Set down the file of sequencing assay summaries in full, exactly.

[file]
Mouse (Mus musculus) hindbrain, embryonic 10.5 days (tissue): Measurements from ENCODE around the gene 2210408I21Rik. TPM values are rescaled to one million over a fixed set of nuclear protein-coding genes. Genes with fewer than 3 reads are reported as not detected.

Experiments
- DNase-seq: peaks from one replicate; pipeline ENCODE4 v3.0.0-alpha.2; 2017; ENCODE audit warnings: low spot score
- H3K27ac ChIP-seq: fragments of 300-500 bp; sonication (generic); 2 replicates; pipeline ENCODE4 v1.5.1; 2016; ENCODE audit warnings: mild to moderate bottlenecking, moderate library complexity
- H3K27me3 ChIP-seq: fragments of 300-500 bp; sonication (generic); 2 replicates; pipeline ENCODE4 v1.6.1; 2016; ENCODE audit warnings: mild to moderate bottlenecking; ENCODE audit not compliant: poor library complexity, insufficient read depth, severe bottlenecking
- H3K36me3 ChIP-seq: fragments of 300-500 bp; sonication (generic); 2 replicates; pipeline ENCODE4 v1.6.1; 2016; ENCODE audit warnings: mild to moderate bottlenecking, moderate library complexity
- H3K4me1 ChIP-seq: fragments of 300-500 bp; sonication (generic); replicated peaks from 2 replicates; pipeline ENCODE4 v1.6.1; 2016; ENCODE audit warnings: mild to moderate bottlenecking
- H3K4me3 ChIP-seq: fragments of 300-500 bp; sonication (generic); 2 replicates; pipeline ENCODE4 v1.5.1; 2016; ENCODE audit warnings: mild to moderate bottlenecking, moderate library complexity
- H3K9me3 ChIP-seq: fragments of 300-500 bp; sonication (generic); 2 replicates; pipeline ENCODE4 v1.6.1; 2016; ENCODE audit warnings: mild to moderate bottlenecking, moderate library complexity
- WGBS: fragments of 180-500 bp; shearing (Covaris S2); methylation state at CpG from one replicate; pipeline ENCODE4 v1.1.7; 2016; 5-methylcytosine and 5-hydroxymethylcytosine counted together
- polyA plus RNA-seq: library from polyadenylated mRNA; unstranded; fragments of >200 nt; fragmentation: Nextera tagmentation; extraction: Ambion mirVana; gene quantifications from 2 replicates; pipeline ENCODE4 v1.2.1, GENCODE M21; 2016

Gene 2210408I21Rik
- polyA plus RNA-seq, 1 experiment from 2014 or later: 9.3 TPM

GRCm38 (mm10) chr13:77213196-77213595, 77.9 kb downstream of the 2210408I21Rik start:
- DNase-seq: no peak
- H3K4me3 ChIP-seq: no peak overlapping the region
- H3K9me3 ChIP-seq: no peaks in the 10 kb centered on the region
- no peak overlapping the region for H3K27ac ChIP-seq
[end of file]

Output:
Mouse (Mus musculus) hindbrain, embryonic 10.5 days (tissue): Measurements from ENCODE around the gene 2210408I21Rik. TPM values are rescaled to one million over a fixed set of nuclear protein-coding genes. Genes with fewer than 3 reads are reported as not detected.

Experiments
- DNase-seq: peaks from one replicate; pipeline ENCODE4 v3.0.0-alpha.2; 2017; ENCODE audit warnings: low spot score
- H3K27ac ChIP-seq: fragments of 300-500 bp; sonication (generic); 2 replicates; pipeline ENCODE4 v1.5.1; 2016; ENCODE audit warnings: mild to moderate bottlenecking, moderate library complexity
- H3K27me3 ChIP-seq: fragments of 300-500 bp; sonication (generic); 2 replicates; pipeline ENCODE4 v1.6.1; 2016; ENCODE audit warnings: mild to moderate bottlenecking; ENCODE audit not compliant: poor library complexity, insufficient read depth, severe bottlenecking
- H3K36me3 ChIP-seq: fragments of 300-500 bp; sonication (generic); 2 replicates; pipeline ENCODE4 v1.6.1; 2016; ENCODE audit warnings: mild to moderate bottlenecking, moderate library complexity
- H3K4me1 ChIP-seq: fragments of 300-500 bp; sonication (generic); replicated peaks from 2 replicates; pipeline ENCODE4 v1.6.1; 2016; ENCODE audit warnings: mild to moderate bottlenecking
- H3K4me3 ChIP-seq: fragments of 300-500 bp; sonication (generic); 2 replicates; pipeline ENCODE4 v1.5.1; 2016; ENCODE audit warnings: mild to moderate bottlenecking, moderate library complexity
- H3K9me3 ChIP-seq: fragments of 300-500 bp; sonication (generic); 2 replicates; pipeline ENCODE4 v1.6.1; 2016; ENCODE audit warnings: mild to moderate bottlenecking, moderate library complexity
- WGBS: fragments of 180-500 bp; shearing (Covaris S2); methylation state at CpG from one replicate; pipeline ENCODE4 v1.1.7; 2016; 5-methylcytosine and 5-hydroxymethylcytosine counted together
- polyA plus RNA-seq: library from polyadenylated mRNA; unstranded; fragments of >200 nt; fragmentation: Nextera tagmentation; extraction: Ambion mirVana; gene quantifications from 2 replicates; pipeline ENCODE4 v1.2.1, GENCODE M21; 2016

Gene 2210408I21Rik
- polyA plus RNA-seq, 1 experiment from 2014 or later: 9.3 TPM

GRCm38 (mm10) chr13:77213196-77213595, 77.9 kb downstream of the 2210408I21Rik start:
- DNase-seq: no peak
- H3K4me3 ChIP-seq: no peak overlapping the region
- H3K9me3 ChIP-seq: no peaks in the 10 kb centered on the region
- no peak overlapping the region for H3K27ac ChIP-seq